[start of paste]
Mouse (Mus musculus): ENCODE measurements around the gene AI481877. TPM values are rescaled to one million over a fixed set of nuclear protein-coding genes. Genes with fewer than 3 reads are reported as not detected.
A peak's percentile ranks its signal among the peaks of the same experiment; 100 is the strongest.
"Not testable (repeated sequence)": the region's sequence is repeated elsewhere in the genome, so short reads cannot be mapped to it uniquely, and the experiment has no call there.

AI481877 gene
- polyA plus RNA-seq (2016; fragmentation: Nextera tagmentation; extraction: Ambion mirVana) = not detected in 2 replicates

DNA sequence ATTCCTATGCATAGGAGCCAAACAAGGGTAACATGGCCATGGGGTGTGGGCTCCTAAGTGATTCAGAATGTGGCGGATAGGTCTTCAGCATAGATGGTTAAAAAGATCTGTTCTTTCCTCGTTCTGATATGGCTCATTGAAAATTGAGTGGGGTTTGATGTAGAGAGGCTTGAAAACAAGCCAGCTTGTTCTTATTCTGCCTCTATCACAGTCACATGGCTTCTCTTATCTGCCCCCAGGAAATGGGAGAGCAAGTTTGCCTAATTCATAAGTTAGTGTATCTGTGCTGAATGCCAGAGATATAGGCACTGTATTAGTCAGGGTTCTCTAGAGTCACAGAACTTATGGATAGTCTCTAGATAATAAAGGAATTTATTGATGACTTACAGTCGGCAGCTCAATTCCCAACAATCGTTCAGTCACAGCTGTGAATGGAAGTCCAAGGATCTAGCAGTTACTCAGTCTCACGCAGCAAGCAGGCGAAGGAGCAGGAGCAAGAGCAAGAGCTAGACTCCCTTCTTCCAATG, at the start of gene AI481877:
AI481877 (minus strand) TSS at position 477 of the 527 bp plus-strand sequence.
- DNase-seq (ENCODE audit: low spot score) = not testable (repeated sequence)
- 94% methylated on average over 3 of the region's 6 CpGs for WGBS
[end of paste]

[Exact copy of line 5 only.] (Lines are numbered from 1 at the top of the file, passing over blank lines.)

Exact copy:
- polyA plus RNA-seq (2016; fragmentation: Nextera tagmentation; extraction: Ambion mirVana) = not detected in 2 replicates